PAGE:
I've heard it said, more than once, that in order to become a farmer of any animal you must first become a farmer of grass.
Now a days, with modern feedlot operations and such, this isn't really the case – after all, what good is grass to a cow that is being fed a 90% grain diet? (Actually, grass would be quite good for the cow, but that's not the point).
My point is that as I continue to prepare for the arrival of our dairy cow in two weeks, I am facing a very challenging and new obstacle: growing pasture.
The house is situated on five acres, most of which is available for grazing. In particular, down by the shop (where the milking parlor will be), there is a few acres of flat land. Perfect for pasture.
It's kind of difficult to tell from the pictures, but you can see there is growth of sorts on the land already, and this photo is from almost six weeks ago. A LOT of growth has taken place since then! Bits of grasses and weeds scatter the landscape. The climate of Wenatchee is dessert – hot summers, cool nights, cold winters. So while the grass is currently green and luscious, come July, it will be brown. That is, unless someone (ahem, me) goes to the effort of irrigating it.
There is irrigation water on the property, which is a huge bonus.
The question now is seed.
What varieties of grass? How much do I water it? When do I plant it?
We don't own any sort of heavy farm equipment for planting the seed – all of it will be done by hand-scattering. Easy enough, considering it's not a HUGE amount of land we have to cover. I think I'll invest in one of these cool things to make the job easier:
Actually… maybe my Dad has one. Hey Dad, do you have one of these I can borrow?
I love that I'll be close enough to borrow stuff from him again.
Point being, from what I've read, hand scattering is an easy enough method for planting the seeds. Which is good, because heavy equipment isn't on the To-Buy list for awhile. It's recommended, if hand scatterring, to broadcast approximately 40 pounds of seed per acre (which should then be stomped on or driven over to help squish the seed down into the soil, followed by a good watering to aid in germination). Watering the seeds will be critical in our area, as the hot summers will surely dry up any fragile, exposed sprouts.
I know alfalfa (a legume) does considerably well in our area, so I know that will be some of what I plant. Unlike grasses which pull nitrogen from the soil, alfalfa (and other legumes) actually fix nitrogen back into the soil. This makes it a wonderful companion to grow with other grasses as it helps to keep the soil fertile. Plus, it's no secret that dairy cows love them some alfalfa. I think Kula would be quite happy to graze an alfalfa pasture. We'll also have a little calf (Lord willing) that will be grazing along with her. If it's a bull calf, we will keep it and raise it for meat, so we'd really be hoping for some nutrient-dense pasture.
Bluegrass is another great grass, as is brome. Clover is another favorite of almost all animals! Mmm! Clover candy. Orchardgrass. Canarygrass. Timothy.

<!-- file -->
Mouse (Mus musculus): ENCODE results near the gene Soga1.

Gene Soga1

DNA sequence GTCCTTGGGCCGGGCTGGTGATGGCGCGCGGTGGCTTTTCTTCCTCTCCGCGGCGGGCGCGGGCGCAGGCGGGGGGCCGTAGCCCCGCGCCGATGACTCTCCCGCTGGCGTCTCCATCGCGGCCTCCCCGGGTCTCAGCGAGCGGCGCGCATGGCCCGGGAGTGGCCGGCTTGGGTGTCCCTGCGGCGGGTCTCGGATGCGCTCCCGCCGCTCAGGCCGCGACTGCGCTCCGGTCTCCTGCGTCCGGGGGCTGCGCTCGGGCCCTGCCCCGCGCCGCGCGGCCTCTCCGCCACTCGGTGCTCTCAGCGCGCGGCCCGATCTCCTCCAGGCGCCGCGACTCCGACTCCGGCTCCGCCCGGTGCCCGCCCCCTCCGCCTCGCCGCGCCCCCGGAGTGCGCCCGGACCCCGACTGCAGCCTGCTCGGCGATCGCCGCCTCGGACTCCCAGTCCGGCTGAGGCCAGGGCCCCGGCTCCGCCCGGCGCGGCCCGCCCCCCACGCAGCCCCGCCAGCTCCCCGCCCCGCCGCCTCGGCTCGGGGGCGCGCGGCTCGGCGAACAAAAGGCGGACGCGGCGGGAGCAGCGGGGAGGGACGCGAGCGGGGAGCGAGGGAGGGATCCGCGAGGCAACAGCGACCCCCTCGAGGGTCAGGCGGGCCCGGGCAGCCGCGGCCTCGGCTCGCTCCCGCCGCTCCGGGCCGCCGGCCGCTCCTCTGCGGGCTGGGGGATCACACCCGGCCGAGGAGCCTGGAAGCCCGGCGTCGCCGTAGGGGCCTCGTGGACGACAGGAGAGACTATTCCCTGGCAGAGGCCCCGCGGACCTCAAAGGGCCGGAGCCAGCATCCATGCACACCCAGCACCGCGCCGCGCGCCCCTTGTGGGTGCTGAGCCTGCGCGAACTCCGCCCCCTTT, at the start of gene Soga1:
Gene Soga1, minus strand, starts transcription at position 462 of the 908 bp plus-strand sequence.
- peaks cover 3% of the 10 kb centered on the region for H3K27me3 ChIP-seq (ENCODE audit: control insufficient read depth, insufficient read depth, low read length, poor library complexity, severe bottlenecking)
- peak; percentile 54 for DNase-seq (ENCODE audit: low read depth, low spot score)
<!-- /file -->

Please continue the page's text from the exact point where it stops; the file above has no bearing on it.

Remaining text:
Man. I really should have paid closer attention in my Feeds and Feeding class in college. I sure which I had that text book right about now.
Thankfully, I have a wonderful contact at the local Feed Store who is happy to help in supplying a pasture mix of such grasses.
Eek! Isn't this exciting? To learn about different grasses and their affect on the soil? And nutritional value as feed?
Am I the only one who gets excited about stuff like this?
I've been thankful, as I learn how to be a grass farmer, that I've got my trusty book The Family Cow by my side. It delves quite heavily into growing grasses and preparing pasture land for grazing. I'm thankful for other's expertise where I am, quite obviously, lacking greatly in knowledge.
If I'm understanding what I've read correctly, the new seed should be planted in the late fall. This will allow it to lay dormate over the winter and then sprout fresh, new, lush growth (hopefully!) in the spring. Pasture experts, is that correct? Or would it still be possible to plant the pasture in June for perhaps some fall grazing?
Point being, it doesn't look like we'll be doing too much grazing this summer. Bummer. It's no doubt cheaper to have the cow on grass than it is to buy and haul in bales of alfalfa. Especially since we'll have to purchase enough alfalfa this summer to last us through the long, cold, and snowy winter.
But, as in life, good things take time. And lush, green pasture is a very good thing.
On the plus side, this will give us the summer and fall to fence in the entire pasture area that we'd like to plant. Instead of randomly grazing her all over the property, it'd be nice to have a very large (2 acres?) fenced area for her to graze in. Getting up proper fencing and seeding it for pasture will help to keep the grazing schedule organized, clean, and efficient.
Though, let's be honest, real farms (and homesteads) are anything but clean.
I've looked into a few resources about pasture land to help build up my knowledge:
Books like this.
I'm sure they'd be very helpful to have in my ever-growing homesteading library. Sometimes, it's so much nicer to have tangible paper to refer to (sorry, Google).
I will continue to research until planting time, this fall. Ideally, we'd like to also pasture a hog (or two) next spring, so the better pasture land we can grow now the better off we'll be come next year.
It's been a lot of work, but a lot of fun, to research these off-the-wall topics. Especially when you realize that this used to be common knowledge for so many people – which grasses to grow, which supplied specific nutrients to the livestock, when and how fast they would grow, etc. I eager look forward to reviving and remembering this knowledge on our homestead.
I can't help it if I find legumes exciting.
It's a sickness.